Even if I did have a perfect childhood, I nevertheless became an artist, a writer and an inventor in order to escape. I had junk drawer of supplies and reams of blue-ruled paper on which I scribbled drawings and notes and poems.

We moved to Woodlawn, a new suburb chock-a-block with half-built houses and full-grown trees to play in, and to light afire. Tom Sawyer adventures filled our days. What I remember most was a dreamy interior life, but I have always been more extroverted than I like to admit. Was I a bookish and shy child? Maybe not. I met a man a few years ago who remembered me chasing him into a lake while waving a fist full of burning bulrushes. We made tree-forts of stolen lumber from construction sites -- I suppose that was criminal activity. If a neighbour moved out, the fence was immediately dismantled for fort-building, another questionable practice. (I lovingly recall the red oxide colour of one stolen fence.) We got bored with building and started a "fort wreckers" club. We made staves to jump over streams, to fight, and to kill fish we called "suckers" as they choked up their spawning streams in Spring.

We moved to the little border town of Amherst, Nova Scotia, were I continued, then quit, then finished high school.


As mentioned, I made art as a young child--little stumpwood sculptures and classroom drawings. I played with the smooth soapstone Inuit carvings that my uncle brought back from Coast Guard trips, and I devoured books in the Dartmouth library. I attended Expo '67 in Montreal, and I can still see before me Paul Emile Borduas' impasto black and white abstract paintings shown there. A friend and I dashed from pavilion to pavilion at Expo collecting stamps, often by-passing the displays themselves, and I still have that small black notebook of pavilion "passport" stamps from Expo '67 that I have designated it as my first (albeit unconscious) serious work of art and my first file card sized work.

As a teenager I took painting lessons from Suzanne Paquette, a neighbor in Dartmouth and a student at the Nova Scotia College of Art & Design. She introduced me the art college, the musical Hair, and painting. In 1970--and perhaps the next summer as well (my memory fails), she took me to paint in her studio at the NSCAD. The college was on Halifax's Coburg Road at the time. It was a crowded art warehouse and not the austere conceptual temple it is often made out to have been then. Suzanne introduced me to Walter Ostrom, a ceramics professor: "This is Cliff, Walter. He's thinking of art as his bag." One of Suzanne's friends, Karl Mackeeman, was working on a painting at the time which looked to have been inspired by Chinese landscape paintings. Another of Suzanne's friends wore an army jacket and sunglasses, which he never took off "even while painting,". Suzanne showed me her thick art history texts and frightened me with tales about the rigors of art history exams.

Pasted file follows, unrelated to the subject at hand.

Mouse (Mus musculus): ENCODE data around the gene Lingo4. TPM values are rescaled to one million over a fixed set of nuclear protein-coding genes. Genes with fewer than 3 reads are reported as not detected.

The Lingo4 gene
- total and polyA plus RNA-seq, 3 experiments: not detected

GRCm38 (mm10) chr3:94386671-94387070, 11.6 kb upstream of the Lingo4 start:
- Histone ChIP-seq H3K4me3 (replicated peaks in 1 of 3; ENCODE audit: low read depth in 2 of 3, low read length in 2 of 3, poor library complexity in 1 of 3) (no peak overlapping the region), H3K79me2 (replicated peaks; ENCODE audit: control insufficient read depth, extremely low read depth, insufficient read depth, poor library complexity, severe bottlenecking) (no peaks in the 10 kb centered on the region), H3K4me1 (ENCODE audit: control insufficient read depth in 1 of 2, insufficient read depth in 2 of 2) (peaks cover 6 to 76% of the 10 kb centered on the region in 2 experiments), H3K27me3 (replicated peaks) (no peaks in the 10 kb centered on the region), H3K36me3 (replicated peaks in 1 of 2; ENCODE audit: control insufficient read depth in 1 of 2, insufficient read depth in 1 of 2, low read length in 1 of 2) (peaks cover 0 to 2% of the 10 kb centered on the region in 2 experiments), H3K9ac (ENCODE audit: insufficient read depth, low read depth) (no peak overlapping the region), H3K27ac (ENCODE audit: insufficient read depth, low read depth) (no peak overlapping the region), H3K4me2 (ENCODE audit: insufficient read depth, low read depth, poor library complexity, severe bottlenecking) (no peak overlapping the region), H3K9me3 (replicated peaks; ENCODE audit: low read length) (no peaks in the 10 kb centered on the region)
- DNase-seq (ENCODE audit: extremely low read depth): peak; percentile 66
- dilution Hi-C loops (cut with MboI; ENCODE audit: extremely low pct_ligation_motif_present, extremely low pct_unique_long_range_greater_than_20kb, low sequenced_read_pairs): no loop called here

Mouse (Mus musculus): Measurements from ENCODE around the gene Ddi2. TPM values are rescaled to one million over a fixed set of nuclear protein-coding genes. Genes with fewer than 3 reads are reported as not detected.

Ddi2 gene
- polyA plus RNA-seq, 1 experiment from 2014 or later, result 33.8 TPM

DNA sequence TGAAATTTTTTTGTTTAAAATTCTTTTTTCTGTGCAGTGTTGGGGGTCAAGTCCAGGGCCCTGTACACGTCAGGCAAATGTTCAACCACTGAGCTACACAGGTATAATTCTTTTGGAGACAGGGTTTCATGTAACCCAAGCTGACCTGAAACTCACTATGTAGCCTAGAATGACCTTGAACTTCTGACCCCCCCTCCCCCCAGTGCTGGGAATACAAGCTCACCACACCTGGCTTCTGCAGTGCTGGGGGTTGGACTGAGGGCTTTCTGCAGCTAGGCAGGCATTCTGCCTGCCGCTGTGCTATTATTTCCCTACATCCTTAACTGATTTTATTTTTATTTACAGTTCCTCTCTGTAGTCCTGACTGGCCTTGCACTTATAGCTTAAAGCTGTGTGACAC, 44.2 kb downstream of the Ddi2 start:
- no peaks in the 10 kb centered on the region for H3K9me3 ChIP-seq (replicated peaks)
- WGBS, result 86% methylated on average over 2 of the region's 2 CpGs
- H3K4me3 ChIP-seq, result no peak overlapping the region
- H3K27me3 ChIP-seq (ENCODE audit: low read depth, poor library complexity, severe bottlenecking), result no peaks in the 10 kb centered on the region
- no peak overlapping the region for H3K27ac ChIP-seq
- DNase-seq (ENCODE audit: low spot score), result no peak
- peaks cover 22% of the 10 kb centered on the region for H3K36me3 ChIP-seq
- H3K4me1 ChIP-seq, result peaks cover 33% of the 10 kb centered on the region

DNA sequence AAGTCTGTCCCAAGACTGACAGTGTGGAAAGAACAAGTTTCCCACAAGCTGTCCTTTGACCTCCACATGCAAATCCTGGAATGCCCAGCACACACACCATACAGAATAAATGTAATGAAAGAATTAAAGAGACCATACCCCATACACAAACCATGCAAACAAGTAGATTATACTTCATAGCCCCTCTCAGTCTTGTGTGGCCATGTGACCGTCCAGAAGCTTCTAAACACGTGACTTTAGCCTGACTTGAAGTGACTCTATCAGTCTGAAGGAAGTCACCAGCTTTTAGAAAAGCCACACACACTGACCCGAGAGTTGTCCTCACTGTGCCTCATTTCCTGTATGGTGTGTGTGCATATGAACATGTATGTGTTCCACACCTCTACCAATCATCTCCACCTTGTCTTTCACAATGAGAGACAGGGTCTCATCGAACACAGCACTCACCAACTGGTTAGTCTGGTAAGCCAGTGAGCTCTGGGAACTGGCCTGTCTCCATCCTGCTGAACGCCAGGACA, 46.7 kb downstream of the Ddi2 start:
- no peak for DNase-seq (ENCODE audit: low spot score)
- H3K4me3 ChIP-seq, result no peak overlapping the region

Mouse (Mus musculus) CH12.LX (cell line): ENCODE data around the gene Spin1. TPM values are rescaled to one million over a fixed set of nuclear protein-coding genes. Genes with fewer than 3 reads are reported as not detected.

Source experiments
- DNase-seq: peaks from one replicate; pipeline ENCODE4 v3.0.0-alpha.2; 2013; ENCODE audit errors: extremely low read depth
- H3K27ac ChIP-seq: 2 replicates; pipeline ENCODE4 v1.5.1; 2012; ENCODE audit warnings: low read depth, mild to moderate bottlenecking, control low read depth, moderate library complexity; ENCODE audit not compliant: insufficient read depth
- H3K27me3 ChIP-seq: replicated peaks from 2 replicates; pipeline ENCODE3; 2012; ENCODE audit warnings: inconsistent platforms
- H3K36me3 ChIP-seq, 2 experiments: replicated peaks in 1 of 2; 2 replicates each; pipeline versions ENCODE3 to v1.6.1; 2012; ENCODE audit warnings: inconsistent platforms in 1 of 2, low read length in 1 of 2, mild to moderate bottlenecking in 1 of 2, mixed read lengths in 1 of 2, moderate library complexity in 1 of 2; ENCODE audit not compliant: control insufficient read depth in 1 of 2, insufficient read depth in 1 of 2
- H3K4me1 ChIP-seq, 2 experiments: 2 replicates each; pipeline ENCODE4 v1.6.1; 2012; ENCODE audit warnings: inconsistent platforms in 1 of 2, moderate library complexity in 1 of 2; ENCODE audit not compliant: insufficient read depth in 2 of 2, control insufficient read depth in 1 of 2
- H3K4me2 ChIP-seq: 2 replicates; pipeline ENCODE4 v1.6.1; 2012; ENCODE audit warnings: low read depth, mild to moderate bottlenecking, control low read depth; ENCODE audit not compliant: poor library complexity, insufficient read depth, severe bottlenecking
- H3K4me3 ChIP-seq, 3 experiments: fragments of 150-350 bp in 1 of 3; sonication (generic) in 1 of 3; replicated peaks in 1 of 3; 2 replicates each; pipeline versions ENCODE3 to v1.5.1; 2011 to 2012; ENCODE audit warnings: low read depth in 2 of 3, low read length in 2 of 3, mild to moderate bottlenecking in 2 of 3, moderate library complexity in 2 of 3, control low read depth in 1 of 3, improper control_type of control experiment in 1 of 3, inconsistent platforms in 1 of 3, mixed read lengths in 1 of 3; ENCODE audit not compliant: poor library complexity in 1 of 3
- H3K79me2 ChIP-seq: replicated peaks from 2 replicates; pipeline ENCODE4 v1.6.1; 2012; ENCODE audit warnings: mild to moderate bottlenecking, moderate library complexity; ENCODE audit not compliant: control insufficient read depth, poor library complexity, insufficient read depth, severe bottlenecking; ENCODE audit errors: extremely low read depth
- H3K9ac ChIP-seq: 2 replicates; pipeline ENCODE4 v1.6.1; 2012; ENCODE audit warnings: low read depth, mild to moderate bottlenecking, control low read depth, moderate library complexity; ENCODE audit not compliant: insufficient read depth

We moved to Amherst, Nova Scotia as I entered my last year of high school.

Amherst is a small town at the geographical centre of the Maritime Provinces. It was named (as was Emily Dickenson's Amherst) after General Amherst, who was rumored to have invented germ warfare by distributing smallpox-infected blankets to Indians just as the basics of disease transmission were becoming known. Amherst (the town) once hosted Leon Trotsky as a political prisoner and Oscar Wilde as a lecturer.(Those two had a habit of showing up in the oddest of places.) Wyndam Lewis, another habitee of odd places, was born in a boat off the Amherst Shore where my family still has a house.

Amherst celebrates itself as the home of the realist painter Alex Colville, and Colville's artistic shadow still reaches across the Amherst marshes -- and my teenaged years -- like an eclipse.

I took advantage of Amherst's proximity to Mount Allison University -- Colville's alma mater -- and its splendid little gallery, the Owens Art Gallery. I took a few painting lessons from an Amherst man named Macdonald, but mostly I worked on my own. I also attended a three-day workshop at the Atlantic Christian Training Centre taught by the Trinidadian immigrant artist Michael Fernandes. I had met Michael the summer before as he was passing through Amherst. He remembers me playing guitar and walking on the railroad tracks. I ran a youth hostel during the summer months, and Fernandes became a family friend, stopping off whenever he came through town. Fernandes was the most important influence on my early life as an artist--the first real artist I had ever met--and he remains an important mentor. I have always thought of Fernandes as being what a contemporary artist should be and acting how an artist should act.

I was back in Dartmouth again during the summer of 1972, where I got my first job as a cartoonist on a government-sponsored cartoon magazine. I proposed the name "Buzzard" for the magazine, a name based on Freud's Leonardo essay. We were paid well for this work, which was sponsored by a Canadian federal summer job program called "Opportunities for Youth". I converted much of the money I made that summer into pennies, nickels and dimes, which I threw it away at local dances and down streets.

After high school I spent a year doing volunteer work in Darliston, Jamaica, teaching children at a boy's home how to draw and play guitar and piano. My art teaching consisted of buying art materials for the boys and giving them sympathetic support. I let them teach me how to make kites.